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Fiction

February 2007 Issue

Flight of the Swanns By Diane Stevens

Delia Swann turned fifty and became a dancer. Married in Boise, at seventeen, to a sheep rancher named Harry, she’d rarely danced a step. Only the odd waltz or polka as a child in the kitchen. She’d always been a clumsy girl, solid, fit for bearing children, which she did quickly and proudly….

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January 2007 Issue

Minding The Gap By Janet Gilman

Today on the subway an old man sat on my lap. He just backed right up into me and sat down. I tried to push him off, but he looked from side to side as though something slightly annoyed him, and sat there. The subway was crowded, and some boys from the high school stared […]

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Crossed Signals By Bob Herbstman

The first time was really an accident. At about 9:30 one balmy spring evening, Dave Ferris was driving his three-year-old son, Max, around trying to tire him out, when he spotted the street sign lying on the curb. The metal pole to which the sign had been fastened was bent in half…

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April 2006 Issue

Ten of My More Reasonable Deathbed Fantasies By Tim Poland

We’re blindsided by birth. We don’t stand a chance. But if we’re lucky, we might be able to see death coming from a little way off, might be able to prepare ourselves. I want to be ready. So, on occasion, I practice. Every once in a while I get it right. Most often, things tend […]

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August 2005 Issue

There is No God and Mary is His Mother By Marion Winik

She was there, because she’s always there, and I was late, because I’m always late, swerving into the parking lot kicking up gravel like the last cop to arrive at the scene. I slid my hatchback into the spot next to her black pick-up, and she got out to meet me.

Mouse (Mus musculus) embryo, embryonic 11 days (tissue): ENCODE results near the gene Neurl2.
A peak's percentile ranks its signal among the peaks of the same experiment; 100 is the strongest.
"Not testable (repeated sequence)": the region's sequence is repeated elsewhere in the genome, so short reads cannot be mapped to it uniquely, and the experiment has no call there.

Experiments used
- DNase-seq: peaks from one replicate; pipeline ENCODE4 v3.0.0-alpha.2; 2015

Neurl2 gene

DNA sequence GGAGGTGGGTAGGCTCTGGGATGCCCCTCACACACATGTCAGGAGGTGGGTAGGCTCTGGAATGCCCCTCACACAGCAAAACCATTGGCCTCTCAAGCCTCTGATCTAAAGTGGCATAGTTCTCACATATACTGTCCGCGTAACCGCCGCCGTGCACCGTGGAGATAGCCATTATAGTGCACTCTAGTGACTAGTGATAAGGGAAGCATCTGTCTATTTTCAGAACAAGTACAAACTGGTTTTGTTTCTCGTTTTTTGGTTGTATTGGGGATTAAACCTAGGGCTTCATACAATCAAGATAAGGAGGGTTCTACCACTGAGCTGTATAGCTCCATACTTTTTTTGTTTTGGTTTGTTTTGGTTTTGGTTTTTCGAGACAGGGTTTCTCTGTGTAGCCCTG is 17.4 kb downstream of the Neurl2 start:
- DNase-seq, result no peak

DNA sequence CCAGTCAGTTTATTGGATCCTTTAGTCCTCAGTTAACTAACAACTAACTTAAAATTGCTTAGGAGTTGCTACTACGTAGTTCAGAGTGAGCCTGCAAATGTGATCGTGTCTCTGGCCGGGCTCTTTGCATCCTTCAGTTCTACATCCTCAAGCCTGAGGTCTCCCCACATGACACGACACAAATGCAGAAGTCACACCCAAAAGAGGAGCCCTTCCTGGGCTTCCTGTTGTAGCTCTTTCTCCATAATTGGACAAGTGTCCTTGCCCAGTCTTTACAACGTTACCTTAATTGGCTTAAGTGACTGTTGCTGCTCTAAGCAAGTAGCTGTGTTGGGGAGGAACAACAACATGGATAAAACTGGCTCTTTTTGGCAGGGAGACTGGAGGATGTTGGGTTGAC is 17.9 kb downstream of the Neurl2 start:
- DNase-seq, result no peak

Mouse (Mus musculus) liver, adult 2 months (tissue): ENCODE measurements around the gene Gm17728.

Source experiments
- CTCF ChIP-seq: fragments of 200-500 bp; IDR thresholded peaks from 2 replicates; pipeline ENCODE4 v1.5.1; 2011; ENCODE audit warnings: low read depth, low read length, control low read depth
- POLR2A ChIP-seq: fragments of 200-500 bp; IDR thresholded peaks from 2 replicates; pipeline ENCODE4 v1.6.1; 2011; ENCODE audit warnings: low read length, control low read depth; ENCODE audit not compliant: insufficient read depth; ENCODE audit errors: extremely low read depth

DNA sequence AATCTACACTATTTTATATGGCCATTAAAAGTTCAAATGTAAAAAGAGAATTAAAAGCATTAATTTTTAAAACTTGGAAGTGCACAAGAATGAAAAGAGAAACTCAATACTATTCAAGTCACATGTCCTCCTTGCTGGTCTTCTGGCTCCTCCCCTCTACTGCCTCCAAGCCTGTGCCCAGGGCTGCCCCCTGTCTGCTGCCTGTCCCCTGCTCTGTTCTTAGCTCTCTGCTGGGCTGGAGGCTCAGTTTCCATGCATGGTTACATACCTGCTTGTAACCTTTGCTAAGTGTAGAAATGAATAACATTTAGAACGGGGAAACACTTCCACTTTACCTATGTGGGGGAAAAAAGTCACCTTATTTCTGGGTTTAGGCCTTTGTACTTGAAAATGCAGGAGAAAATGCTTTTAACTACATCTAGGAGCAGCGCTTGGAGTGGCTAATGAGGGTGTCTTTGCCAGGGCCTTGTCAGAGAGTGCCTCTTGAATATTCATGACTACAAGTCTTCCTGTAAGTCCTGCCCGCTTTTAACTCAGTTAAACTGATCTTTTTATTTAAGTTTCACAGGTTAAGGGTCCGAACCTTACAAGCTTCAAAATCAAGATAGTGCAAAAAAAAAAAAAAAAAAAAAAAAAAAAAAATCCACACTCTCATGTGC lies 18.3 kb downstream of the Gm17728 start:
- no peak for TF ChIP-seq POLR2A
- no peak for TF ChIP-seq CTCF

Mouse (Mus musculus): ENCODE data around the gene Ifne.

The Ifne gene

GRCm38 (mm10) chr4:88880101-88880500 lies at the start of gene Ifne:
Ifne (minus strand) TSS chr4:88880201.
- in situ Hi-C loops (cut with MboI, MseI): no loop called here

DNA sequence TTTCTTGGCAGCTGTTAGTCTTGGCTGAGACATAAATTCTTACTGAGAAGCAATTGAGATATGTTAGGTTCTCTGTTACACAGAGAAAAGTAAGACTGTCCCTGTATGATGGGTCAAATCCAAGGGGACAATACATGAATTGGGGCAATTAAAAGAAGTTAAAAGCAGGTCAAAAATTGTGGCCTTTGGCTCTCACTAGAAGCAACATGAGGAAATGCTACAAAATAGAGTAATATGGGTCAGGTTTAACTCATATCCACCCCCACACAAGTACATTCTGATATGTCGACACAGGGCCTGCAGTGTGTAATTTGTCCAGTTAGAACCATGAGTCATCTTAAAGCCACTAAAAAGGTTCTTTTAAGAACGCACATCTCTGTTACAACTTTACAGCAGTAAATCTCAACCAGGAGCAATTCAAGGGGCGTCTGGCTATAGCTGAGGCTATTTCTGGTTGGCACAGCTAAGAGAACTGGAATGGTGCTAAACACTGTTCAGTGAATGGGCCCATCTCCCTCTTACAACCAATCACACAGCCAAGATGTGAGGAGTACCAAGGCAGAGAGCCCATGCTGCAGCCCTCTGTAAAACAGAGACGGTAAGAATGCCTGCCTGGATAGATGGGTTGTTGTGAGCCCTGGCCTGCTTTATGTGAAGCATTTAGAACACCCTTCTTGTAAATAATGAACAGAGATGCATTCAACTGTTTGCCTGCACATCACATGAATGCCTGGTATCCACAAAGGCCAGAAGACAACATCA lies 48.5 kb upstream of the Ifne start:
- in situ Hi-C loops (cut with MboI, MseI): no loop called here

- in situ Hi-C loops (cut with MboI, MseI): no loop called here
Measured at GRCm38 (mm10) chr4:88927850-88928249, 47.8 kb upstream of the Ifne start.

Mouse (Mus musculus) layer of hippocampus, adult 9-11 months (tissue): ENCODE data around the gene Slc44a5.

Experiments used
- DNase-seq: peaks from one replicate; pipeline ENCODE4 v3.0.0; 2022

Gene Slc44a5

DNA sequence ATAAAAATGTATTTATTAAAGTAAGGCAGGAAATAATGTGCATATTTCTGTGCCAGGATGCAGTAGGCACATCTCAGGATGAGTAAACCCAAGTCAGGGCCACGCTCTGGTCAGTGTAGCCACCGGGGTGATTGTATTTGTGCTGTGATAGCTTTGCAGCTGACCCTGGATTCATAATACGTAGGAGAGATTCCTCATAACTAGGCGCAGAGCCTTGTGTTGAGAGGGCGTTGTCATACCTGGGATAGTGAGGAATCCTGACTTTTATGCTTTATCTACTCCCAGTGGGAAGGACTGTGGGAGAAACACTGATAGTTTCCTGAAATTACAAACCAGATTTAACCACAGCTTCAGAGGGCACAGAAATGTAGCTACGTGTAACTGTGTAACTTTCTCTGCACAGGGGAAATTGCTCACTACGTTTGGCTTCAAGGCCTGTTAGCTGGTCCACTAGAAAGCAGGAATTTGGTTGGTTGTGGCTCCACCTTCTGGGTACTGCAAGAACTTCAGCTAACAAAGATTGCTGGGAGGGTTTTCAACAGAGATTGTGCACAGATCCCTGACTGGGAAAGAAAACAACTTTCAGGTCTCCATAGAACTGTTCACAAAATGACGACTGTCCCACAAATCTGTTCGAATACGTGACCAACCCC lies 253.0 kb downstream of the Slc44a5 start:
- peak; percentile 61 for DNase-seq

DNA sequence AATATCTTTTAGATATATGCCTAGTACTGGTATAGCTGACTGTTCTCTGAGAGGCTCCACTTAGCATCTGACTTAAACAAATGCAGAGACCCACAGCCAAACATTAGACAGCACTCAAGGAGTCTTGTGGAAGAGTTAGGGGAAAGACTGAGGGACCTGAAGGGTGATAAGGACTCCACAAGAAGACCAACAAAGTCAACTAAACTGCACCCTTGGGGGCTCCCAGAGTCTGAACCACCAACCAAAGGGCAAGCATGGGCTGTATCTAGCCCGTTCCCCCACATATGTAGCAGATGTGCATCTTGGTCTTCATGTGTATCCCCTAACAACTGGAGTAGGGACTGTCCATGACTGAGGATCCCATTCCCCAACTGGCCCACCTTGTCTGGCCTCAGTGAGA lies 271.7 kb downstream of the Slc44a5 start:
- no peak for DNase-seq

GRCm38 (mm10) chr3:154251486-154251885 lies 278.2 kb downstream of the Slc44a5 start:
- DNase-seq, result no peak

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December 2001 Issue

A Moment, Please By Catherine Munch

Thank goodness for a baby’s laughter, though it was a little disconcerting when it occurred while the baby was nursing. Those big gray eyes smiled up at her. His mouth opened and great huffy silent giggles shook his entire tiny body. The nipple shook too.

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May 2001 Issue

The Night I Spent With My Grandmother’s Lover By Lisa Gale Garrigues

My grandmother who is always smiling spends most of her time with a man in the basement. It is a huge basement, big enough for more than one man, but my grandmother says these days one man is enough for her[…]

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May 2000 Issue

The Serpent Box and The Poison Jar By Vincent Louis Carrella

First Prize, 2000 Literal Latte Fiction Award.
Charles Flint had for some time been in the habit of consuming lethal doses of strychnine and lye. He learned it from the Bowsky brothers, several years back, under a patched canvas circus tent in the hills of north Georgia[…]

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Eating Van Gogh By Mark Simon Burk

I ate a Van Gogh. Not a major one. And not all of it. But I did manage to tear off an entree size piece and chew it until the bitter oils burned metallic hot in the back of my throat.

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July 1999 Issue

Life During Wartime By Ellie Forgotson

Summer in New York City. Year of our lives 1997. About eight hundred degrees Fahrenheit. On Clinton Street, a teenage boy slams his fist into a chain link fence and shouts at his girlfriend: “You ain’t nothing, bitch! You show me some respect!”

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